Cuts to COVID-era unemployment benefits will lower US incomes by nearly $145 billion, according to economic think tank

An unemployed worker holds a sign that says  I Am angry as hell Fix Unemployment Now,'
Odirus Charles holds a sign that reads, ‘ I Am angry as hell Fix Unemployment Now,’ as he joins others in a protest on May 22, 2020 in Miami Beach, Florida. Joe Raedle/Getty Images

In early September, the Biden administration let federal pandemic-era unemployment benefits lapse for millions of Americans as the Delta variant surged.

Bloomberg reports that workers haven’t come rushing back after benefits wound down, as some experts anticipated. But early research has shown that ending benefits could strike a big economic blow for both jobless Americans and their states’ economies.

Now, a new report from the left-leaning Economic Policy Institute (EPI) shows just how much could be at stake.

The government’s decision to let unemployment benefits expire in September will result in a $US144.3 ($AU200) billion decrease in annual income and a $US79.2 ($AU110) billion decrease in consumer spending, according to EPI.

The average annual decrease in income from unemployment insurance cuts is $US13,728 ($AU18,980) per person, and the average annual decrease in spending is $US7,450 ($AU10,300), according to EPI.

Those figures come from an annualized analysis of research that looked at the economic impact of cutting off benefits early. Throughout the summer, 26 states – 25 of which are GOP-led – opted out of federal benefits early. Researchers from the University of Massachusetts Amherst, Harvard University, Columbia University, and the University of Toronto found that in the 19 states they analyzed, spending plunged.

They found that that the loss of UI benefits at the state level resulted in recipients of UI spending about $US145 ($AU200) less per week. For every dollar in benefits lost, spending dropped by $US0.52 ($AU1). That added up to a $US2 ($AU3) billion drop in spending across all of those states.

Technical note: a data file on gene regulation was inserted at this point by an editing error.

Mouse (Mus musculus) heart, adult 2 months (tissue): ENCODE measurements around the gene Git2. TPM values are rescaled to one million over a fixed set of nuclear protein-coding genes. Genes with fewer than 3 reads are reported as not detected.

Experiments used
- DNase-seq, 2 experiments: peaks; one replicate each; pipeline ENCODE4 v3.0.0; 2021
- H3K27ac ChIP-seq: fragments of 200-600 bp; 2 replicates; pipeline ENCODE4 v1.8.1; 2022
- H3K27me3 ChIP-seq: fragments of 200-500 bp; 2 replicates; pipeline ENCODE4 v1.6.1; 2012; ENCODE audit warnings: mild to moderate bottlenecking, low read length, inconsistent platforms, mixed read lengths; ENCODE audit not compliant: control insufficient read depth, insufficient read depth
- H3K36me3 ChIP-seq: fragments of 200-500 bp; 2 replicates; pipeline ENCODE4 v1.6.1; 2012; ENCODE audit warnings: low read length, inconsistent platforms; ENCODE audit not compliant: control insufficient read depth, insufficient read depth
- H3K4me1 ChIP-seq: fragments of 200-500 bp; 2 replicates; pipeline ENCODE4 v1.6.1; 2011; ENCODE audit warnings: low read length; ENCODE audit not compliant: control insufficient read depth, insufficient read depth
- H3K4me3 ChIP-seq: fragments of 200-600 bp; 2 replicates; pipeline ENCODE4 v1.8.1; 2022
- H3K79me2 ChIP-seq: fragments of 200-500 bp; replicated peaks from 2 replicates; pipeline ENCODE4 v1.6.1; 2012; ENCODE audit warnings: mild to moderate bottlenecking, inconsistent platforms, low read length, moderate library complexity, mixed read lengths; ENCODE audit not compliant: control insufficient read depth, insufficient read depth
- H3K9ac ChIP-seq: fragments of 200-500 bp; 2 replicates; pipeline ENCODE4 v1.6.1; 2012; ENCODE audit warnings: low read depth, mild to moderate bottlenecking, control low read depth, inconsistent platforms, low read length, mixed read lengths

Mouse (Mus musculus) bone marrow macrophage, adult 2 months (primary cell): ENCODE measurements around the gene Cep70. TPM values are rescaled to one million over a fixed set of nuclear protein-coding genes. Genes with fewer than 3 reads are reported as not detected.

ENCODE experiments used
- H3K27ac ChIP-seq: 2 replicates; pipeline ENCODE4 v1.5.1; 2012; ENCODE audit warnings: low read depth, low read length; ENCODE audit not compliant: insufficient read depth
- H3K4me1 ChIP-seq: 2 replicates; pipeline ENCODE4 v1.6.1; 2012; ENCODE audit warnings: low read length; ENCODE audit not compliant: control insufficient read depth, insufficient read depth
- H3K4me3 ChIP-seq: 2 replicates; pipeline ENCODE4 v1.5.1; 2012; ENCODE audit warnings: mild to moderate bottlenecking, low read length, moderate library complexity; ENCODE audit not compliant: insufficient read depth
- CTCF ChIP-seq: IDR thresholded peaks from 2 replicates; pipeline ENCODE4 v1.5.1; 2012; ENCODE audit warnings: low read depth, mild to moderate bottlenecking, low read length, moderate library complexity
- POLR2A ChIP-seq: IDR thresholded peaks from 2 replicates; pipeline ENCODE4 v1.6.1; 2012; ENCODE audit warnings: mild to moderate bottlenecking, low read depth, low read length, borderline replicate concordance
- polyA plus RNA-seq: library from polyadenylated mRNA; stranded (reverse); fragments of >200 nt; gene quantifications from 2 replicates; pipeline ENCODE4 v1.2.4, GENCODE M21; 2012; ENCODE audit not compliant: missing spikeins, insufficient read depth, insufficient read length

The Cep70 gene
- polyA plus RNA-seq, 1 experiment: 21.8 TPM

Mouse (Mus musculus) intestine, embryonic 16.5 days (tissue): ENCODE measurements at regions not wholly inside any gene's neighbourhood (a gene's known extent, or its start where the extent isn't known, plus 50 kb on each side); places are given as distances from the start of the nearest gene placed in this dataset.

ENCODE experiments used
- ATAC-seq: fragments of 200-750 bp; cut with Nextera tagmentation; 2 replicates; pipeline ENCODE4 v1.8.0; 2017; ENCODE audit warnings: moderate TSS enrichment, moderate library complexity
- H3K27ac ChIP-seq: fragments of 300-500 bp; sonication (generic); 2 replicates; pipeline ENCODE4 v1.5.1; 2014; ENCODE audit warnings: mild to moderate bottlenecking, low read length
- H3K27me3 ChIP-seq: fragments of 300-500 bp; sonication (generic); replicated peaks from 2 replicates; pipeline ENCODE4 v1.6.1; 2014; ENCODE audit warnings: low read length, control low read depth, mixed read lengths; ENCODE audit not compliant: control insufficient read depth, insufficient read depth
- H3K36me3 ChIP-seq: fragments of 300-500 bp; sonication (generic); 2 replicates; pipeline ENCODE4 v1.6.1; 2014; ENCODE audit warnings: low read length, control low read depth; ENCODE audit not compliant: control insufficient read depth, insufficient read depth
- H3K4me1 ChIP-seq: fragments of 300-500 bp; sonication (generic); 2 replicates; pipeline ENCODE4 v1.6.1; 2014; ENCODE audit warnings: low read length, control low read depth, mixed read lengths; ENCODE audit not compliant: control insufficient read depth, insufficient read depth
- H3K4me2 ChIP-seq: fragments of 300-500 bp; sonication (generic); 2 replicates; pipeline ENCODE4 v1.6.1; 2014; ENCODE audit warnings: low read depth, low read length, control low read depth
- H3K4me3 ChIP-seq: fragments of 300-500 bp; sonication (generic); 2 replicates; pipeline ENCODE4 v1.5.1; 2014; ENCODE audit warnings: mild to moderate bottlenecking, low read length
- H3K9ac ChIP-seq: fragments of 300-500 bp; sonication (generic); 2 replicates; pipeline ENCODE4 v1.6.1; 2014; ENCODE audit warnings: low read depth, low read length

At the start of the pandemic, the federal government expanded both the size and scope of unemployment insurance. Pandemic Unemployment Assistance (PUA) made gig workers and freelancers newly eligible, among others; a separate EPI analysis found that PUA made up the greatest share of federal UI distributed in 2020. The government beefed up benefits in the form of an additional $US600 ($AU830) weekly, which would later become a $US300 ($AU415) benefit.

The enhanced unemployment benefits – alongside stimulus checks – helped keep some Americans out of poverty. As Insider’s Madison Hoff reported, the US Census Bureau found that the official poverty rate rose by 1% in 2020. But the Supplemental Poverty Measure (SPM), which tracks income from programs like unemployment and stimulus, found those programs actually drove down poverty by 2.6%.

However, the expiration of unemployment programs was more likely to leave Americans of color behind, according to the EPI report. They cite Census Bureau data that found that workers of color were more likely to receive UI benefits than their white counterparts.

“If you get rid of the pandemic extended unemployment program, that’s like half the Black workers by definition aren’t going to be eligible to get any benefits,” Dr. William Spriggs, an economics professor at Howard University and the chief economist for the AFL-CIO, previously told Insider.

EPI said that cutting the payments will negatively impact marginalized communities and increase poverty – especially in areas with higher minority populations which often have stricter unemployment benefits.

Some experts and jobless Americans argued that benefits were ending too early; Rep. Alexandria Ocasio-Cortez has introduced a bill that would restore benefits through February 2022 and pay them out retroactively to September 6.

Even so, the Biden administration affirmed in August that benefits would come to a close in September – although states could continue paying out benefits on their own or give impacted residents relief payments. But no state said it would continue benefits.